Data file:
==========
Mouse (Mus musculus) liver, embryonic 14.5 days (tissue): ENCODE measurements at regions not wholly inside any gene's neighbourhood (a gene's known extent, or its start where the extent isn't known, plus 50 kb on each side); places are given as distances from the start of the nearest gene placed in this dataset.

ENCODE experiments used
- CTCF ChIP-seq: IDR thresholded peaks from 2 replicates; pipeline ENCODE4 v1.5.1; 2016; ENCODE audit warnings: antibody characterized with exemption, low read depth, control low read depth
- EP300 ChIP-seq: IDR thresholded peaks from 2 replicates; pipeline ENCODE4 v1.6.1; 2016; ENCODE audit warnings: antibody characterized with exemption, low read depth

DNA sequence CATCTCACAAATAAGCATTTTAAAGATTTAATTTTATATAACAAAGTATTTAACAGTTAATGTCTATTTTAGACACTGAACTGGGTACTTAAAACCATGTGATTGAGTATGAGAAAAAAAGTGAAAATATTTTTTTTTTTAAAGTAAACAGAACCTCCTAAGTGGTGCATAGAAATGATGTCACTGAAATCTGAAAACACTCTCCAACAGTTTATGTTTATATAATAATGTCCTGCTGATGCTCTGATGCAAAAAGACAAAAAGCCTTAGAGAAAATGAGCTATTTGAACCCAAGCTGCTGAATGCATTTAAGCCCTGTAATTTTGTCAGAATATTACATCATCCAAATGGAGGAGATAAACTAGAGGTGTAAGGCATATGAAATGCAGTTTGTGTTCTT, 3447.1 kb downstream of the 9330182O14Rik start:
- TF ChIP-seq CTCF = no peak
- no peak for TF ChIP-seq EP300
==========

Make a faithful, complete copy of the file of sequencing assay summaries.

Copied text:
Mouse (Mus musculus) liver, embryonic 14.5 days (tissue): ENCODE measurements at regions not wholly inside any gene's neighbourhood (a gene's known extent, or its start where the extent isn't known, plus 50 kb on each side); places are given as distances from the start of the nearest gene placed in this dataset.

ENCODE experiments used
- CTCF ChIP-seq: IDR thresholded peaks from 2 replicates; pipeline ENCODE4 v1.5.1; 2016; ENCODE audit warnings: antibody characterized with exemption, low read depth, control low read depth
- EP300 ChIP-seq: IDR thresholded peaks from 2 replicates; pipeline ENCODE4 v1.6.1; 2016; ENCODE audit warnings: antibody characterized with exemption, low read depth

DNA sequence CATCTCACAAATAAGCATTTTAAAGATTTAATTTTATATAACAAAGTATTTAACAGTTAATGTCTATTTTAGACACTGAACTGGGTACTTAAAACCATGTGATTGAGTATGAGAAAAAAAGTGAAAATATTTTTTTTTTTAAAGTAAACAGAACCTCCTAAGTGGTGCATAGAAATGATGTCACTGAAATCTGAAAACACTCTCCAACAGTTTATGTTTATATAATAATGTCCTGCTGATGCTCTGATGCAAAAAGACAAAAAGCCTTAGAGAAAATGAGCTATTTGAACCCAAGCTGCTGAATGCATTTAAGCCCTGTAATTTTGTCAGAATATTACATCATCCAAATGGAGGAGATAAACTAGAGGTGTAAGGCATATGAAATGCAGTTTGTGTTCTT, 3447.1 kb downstream of the 9330182O14Rik start:
- TF ChIP-seq CTCF = no peak
- no peak for TF ChIP-seq EP300